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Plan an insurance strategy in writing a property lease


Note: This article, originally published in the Feb. 1 and 8, 1982, issues of Business Insurance, has been updated.

It was a spectacular fire; the debris had not been cleared, and the landlord was on the phone with his "former" tenant asking when reconstruction would begin.

The tenant responded that his agent told him that reconstruction couldn't begin until the financing for the uncollectible part of the loss, the depreciation, could be established. The tenant said he wasn't willing to take out a mortgage for the uninsured depreciation and expected the landlord to pay the difference.

The landlord adamantly said, "Why isn't the insurance adequate to pay the full reconstruction cost? The lease requires you to carry an amount of insurance equal to the full insurable value."

The tenant replied, "I did cover the full insurable value, but my insurance agent said full insurable value means 100% of the normal insurable value, and normal insurable value is actual cash value, which means replacement costs less depreciation."

Now you've got the picture; the final decision will be made by a judge.

Most leases favor the building owner—not the tenant. Advance planning in writing insurance clauses in leases can save much time, cost and many headaches in the event of an insurance claim. The landlord and the tenant need not be adversaries. In most cases, landlords will accept clauses proposed by the tenant, if properly explained, as the clauses are good for both parties.

The following are some key lease provisions related to insurance. For brevity, we are reviewing only the most significant areas.

1. The area of property insurance in leases is the one in which the most confusion exists. If the lessor is carrying its own coverage, there is no need to deal with the subject in the lease. However, on a net/net lease, where the tenant is required to provide property insurance for the benefit of the lessor, great care must be exercised. Details must be spelled out for subjects such as insured perils, amount of insurance, valuation basis, ownership of improvements and betterments, and repair or restoration requirements.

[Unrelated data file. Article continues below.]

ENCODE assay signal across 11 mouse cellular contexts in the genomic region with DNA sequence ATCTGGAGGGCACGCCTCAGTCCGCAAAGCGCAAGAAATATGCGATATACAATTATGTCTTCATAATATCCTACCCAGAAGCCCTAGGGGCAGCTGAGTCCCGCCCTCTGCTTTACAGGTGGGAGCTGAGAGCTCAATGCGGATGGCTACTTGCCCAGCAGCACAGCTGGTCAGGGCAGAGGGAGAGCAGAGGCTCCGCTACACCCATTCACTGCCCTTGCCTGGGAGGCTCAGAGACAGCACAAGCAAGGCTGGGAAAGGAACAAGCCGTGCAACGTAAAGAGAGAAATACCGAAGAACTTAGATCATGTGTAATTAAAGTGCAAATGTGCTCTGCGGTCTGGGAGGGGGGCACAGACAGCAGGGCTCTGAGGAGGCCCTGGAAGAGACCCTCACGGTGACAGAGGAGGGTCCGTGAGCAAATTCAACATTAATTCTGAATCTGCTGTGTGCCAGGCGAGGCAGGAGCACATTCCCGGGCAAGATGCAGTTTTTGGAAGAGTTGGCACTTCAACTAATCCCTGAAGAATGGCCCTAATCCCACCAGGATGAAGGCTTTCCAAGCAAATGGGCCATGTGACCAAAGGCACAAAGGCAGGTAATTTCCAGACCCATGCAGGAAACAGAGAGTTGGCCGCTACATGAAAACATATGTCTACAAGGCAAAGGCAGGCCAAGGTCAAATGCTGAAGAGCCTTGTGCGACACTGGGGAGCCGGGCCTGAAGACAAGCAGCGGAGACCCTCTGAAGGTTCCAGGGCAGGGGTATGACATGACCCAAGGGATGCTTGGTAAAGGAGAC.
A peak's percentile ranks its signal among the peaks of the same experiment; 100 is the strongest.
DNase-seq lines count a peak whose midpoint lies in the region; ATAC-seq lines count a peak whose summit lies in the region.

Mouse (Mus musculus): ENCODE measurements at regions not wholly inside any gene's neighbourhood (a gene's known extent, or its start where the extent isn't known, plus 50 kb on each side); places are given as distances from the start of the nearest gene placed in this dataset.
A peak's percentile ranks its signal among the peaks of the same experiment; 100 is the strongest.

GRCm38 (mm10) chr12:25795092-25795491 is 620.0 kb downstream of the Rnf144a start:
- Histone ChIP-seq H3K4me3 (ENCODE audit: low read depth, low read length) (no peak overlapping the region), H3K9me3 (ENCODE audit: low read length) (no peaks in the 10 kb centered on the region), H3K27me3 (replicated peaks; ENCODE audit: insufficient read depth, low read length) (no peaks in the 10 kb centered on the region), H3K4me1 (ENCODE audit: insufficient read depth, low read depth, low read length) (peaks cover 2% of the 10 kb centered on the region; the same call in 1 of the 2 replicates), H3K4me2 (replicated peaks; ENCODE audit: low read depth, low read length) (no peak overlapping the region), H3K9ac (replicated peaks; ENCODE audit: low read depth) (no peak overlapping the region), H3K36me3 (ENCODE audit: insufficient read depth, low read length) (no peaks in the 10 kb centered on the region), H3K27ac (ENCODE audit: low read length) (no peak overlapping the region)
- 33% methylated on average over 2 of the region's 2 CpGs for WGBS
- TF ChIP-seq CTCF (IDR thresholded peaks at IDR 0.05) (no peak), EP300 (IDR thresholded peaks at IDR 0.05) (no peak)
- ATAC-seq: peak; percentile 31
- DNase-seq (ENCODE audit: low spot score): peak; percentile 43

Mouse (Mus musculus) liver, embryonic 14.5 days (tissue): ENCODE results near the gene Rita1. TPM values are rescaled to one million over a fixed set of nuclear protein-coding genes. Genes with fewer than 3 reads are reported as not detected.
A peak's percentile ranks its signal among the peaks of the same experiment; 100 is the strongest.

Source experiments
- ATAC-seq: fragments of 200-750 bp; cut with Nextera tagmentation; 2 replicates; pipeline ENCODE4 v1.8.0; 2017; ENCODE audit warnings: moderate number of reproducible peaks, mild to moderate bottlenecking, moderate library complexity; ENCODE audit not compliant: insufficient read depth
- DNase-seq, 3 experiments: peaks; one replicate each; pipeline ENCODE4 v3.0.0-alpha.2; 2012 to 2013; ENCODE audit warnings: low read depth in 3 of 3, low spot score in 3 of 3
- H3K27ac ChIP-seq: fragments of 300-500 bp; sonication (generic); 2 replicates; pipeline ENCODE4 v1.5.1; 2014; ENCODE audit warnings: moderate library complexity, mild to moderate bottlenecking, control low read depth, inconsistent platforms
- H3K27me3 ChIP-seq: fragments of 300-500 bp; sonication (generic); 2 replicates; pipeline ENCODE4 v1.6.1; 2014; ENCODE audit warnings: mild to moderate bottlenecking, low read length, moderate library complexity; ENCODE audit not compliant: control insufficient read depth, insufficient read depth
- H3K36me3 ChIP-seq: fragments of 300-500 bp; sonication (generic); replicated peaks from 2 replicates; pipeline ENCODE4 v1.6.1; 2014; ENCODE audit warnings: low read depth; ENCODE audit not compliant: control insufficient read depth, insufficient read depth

2. As lessor, you don't want a coinsurance clause in the tenant's policy if you can avoid it. It can only hurt you. It requires the tenant to carry a certain amount of insurance in relation to value, and if he or she doesn't, there's a penalty. You'd like to avoid the possibility of a penalty, so if you can avoid coinsurance, that's advantageous.

3. If the tenant makes improvements to the building, they usually are considered owned by the lessor at the lease expiration. It is usually best to broaden the policy terms so that the improvements and betterments, when made, become a part of the building. The building owner will collect for the value of the improvements as part of the building. Ownership should also be indicated in the lease. Provisions can be made to protect the lessee.

4. A lessee would like the lease to include a release-of-subrogation clause. In the event of claim, the lessee wants to avoid the lessor's insurance company charging him with the cost of repairing damage paid by the lessor's insurance company. So a waiver of subrogation, if approved by the insurance company, would be in the interest of the lessee, and of no consequence to the lessor. Such a release can be turned to a mutual release of subrogation, benefiting both parties, without objection by insurer, as such a release is usually allowed in the policy.

5. Many leases contain a rent abatement clause. While this is equitable, its relationship to the insurance contract should not be ignored. If rental expense continues, it is covered by business interruption insurance, which most businesses carry. There is no benefit to the tenant by abating rent—merely a benefit to the tenant's insurance company. You could therefore safely delete the rent abatement clause.

All insurance policies required in the lease should contain certain provisions protecting the lessor. It is important that the lessor be included as a named insured or additional named insured in respect to the property, and that the lessor be advised in advance of any policy changes, such as cancellation or reduction in coverage. There are also specific rights that need to be protected in regard to payment of insurance proceeds.

Howard C. Alper is president of Chicago-based Alper Services L.L.C., an insurance cost reduction consulting and risk management firm he founded in 1966.